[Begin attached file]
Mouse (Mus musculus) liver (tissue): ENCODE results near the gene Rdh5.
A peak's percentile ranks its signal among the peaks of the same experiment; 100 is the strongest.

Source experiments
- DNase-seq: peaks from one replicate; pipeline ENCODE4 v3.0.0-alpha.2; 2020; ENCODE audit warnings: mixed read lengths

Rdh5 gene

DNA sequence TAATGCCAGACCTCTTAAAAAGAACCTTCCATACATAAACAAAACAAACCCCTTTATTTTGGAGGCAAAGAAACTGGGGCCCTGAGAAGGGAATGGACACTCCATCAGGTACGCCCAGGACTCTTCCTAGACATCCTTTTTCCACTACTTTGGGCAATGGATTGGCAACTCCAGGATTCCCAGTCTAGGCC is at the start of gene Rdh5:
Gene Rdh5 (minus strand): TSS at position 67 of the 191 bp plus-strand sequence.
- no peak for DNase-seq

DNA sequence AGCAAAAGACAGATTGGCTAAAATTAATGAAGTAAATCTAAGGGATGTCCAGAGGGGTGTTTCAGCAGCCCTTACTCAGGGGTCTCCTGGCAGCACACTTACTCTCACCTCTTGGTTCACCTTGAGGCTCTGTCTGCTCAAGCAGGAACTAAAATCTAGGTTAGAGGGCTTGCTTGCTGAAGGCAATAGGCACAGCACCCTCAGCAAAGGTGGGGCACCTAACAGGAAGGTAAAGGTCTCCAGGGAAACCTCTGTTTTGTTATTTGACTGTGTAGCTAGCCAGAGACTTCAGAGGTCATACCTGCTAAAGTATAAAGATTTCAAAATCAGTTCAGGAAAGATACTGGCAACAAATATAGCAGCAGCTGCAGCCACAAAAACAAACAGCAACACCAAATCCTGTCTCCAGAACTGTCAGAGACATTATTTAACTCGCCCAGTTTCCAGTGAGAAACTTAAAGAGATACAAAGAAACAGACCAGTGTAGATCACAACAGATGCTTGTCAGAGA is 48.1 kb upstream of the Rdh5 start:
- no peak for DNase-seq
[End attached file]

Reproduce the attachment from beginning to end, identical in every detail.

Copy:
Mouse (Mus musculus) liver (tissue): ENCODE results near the gene Rdh5.
A peak's percentile ranks its signal among the peaks of the same experiment; 100 is the strongest.

Source experiments
- DNase-seq: peaks from one replicate; pipeline ENCODE4 v3.0.0-alpha.2; 2020; ENCODE audit warnings: mixed read lengths

Rdh5 gene

DNA sequence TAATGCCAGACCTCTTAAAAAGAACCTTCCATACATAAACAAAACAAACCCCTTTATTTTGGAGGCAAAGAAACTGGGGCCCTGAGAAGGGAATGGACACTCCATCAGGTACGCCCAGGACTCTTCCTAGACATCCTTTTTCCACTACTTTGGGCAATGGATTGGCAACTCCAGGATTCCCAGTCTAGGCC is at the start of gene Rdh5:
Gene Rdh5 (minus strand): TSS at position 67 of the 191 bp plus-strand sequence.
- no peak for DNase-seq

DNA sequence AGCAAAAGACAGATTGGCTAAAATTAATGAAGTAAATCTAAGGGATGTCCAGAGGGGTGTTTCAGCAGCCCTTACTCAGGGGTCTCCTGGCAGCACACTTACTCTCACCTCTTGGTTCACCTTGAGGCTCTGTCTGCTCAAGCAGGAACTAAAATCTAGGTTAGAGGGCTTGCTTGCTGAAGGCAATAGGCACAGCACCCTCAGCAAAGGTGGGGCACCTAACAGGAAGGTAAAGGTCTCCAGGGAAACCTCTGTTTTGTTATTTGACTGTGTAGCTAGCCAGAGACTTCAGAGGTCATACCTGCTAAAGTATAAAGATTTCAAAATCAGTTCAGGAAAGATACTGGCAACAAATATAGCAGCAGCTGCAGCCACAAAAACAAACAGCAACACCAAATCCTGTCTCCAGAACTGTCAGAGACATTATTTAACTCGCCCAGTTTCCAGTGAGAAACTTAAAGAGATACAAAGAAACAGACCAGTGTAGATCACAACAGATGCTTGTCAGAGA is 48.1 kb upstream of the Rdh5 start:
- no peak for DNase-seq